Fact Check

Controversial Spirit Airlines Promotions

Rumor: Spirit Airlines offers innuendo-laced promotions, including $69 fares.

Published Mar 17, 2015


Claim:   Spirit Airlines offers innuendo-laced promotions, including $69 fares.


Example:   [Collected via e-mail, March 2015]

Not a rumor: I want to know if Spirit Airlines got hacked or if
they're really this unprofessional. I cut and pasted this from an ad that
appeared in my Inbox:

We're celebrating!
We have a new plane!
Fares In This Deal Just $69.00* Round Trip
Includes Taxes & Fees!
We've been waiting to hit 69 planes for years. It's our favorite number —
ever since we were twelve and found that magazine under our brother's bed
(the one with the fantastic articles). #69 is perfect: just the right
size, with a cockpit that's in your face (because it's bright yellow). Use
your mouth to spread the word: Spirit is in an even better position to get
you where you're going.

Is this somebody's idea of a fun ad, or did they get hacked?


Origins:   In March 2015, Spirit Airlines launched a short-term promotion offering round-trip fares between several American domestic locations for $69, or $34.50 per leg. The connotations of the dollar amount were no accident, as illustrated on the above quoted text (also published to the airline's website).

It's worth noting that the Spirit Airlines $69 sale was first mentioned by the brand on Twitter on 16 March 2015 and the promotion concluded on 17 March 2015, leaving an exceedingly small window for fare eligibility:

Spirit Airlines confirmed the promotion's authenticity after some doubted it, and said in a statement:

It's a real promotion. It's not atypical for us to have these types of ads.

Spirit isn't your typical airline. In most cases different means saving our customers a lot of money on their air travel.

When it comes to advertising, different means we don't spend a lot of money on advertising — because that just increases fares. But we're also different because our ads are fun and often irreverent.

The goal with our marketing is to provide information about our low fares to our customers, in a unconventional manner, without the ads costing so much that we need to increase fares to cover those costs. I hope you will do a story on are [sic] ad.

We have a long history of taking major, national news stories, or just things we like to have fun with and connecting them to our marketing. The vast majority of our customers think they're funny, and accept them for what they are. We realize and accept that a small group of people might not think the same way.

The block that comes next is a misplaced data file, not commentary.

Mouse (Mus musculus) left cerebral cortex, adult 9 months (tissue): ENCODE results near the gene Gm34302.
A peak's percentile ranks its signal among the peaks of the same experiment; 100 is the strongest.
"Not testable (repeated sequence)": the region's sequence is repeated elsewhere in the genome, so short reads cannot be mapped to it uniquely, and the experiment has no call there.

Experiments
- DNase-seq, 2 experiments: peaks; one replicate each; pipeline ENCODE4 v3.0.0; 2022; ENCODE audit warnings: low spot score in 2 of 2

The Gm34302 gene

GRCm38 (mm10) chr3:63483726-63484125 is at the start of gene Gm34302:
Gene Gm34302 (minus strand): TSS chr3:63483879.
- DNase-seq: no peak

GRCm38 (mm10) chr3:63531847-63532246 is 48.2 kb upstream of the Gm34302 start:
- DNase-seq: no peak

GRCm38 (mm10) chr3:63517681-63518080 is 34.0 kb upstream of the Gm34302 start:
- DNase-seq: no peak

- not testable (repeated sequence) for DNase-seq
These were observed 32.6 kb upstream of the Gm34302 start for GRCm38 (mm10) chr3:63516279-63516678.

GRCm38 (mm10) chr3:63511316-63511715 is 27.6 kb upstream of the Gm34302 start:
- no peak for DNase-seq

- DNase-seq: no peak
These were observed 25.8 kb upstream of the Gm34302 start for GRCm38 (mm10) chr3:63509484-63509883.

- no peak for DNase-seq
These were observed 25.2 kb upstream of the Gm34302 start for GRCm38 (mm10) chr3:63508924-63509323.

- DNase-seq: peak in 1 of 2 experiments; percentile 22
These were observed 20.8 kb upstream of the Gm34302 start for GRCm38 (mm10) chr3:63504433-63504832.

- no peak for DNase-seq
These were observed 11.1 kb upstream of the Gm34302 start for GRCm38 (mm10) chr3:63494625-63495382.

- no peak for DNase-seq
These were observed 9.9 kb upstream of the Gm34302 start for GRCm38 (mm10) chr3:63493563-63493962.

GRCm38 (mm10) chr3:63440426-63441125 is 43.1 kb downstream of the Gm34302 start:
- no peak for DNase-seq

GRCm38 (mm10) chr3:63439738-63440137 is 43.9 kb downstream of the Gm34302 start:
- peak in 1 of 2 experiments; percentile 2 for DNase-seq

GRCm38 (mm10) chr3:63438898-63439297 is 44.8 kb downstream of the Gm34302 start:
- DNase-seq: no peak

As the Spirit Airlines representative intimated, the relatively short window of inexpensive fares coupled with titillating wordplay resulted in a corresponding low-cost marketing campaign for the brand. Spirit Airlines employed similar overtures in previous campaigns and garnered attendant media exposure:

This is not the first time Spirit has marketed an attention-getting of questionable taste. 2011's Anthony Weiner scandal prompted Spirit to launch "The Weiner Sale, With Fares Too Hard to Resist." There was also the M.I.L.F. sale (Many Islands, Low Fares, "hotter and cheaper than ever") and the sale timed with the nomination of Sonia Sotomayor to the Supreme Court: "Justice Ochita Suprema Ruling against high fares. Fares as low as $8 each way!"

After the oil spill in the gulf, Spirit's "Check Out the Oil on Our Beaches," offended some, as did the MUFF (Many Unbelievably Fantastic Fares) Diving Sales to diving destinations.

One Spirit campaign ostensibly referring to deep discounts proclaimed, "We're proud of our Double-Ds." Other campaigns mentioned "threesome sales" and "red-light specials." And of course there was the infamous "That's Low" commercial:

In 2013, Spirit Airlines President Ben Baldanza responded to criticism of the brand's use of double entendres and said "the only thing we think is obscene is the fares that most of our competitors charge."

Last updated:   17 March 2015


    Malone, Kenny.   "Spirit Airlines Sees Business Take Off with Raunchy Ads."

    NPR.   3 September 2013.

    McGuire, Bill.   "Spirit Airlines Pulls 'Bang For Your Buck' Ad."

    ABC News.   21 April 2012.

    Segal, David.   "Don't Come Crying to This Airline."

    The New York Times.   28 March 2009.

    Stoller, Gary.   "Spirit Airlines Is Cheap, and CEO Ben Baldanza's Proud of It."

    USA Today.   22 June 2009.

    "Spirit Airlines Turns Heads with Suggestive $69 Promotion."

    WGN[TV.   17 March 2015.

David Mikkelson founded the site now known as snopes.com back in 1994.

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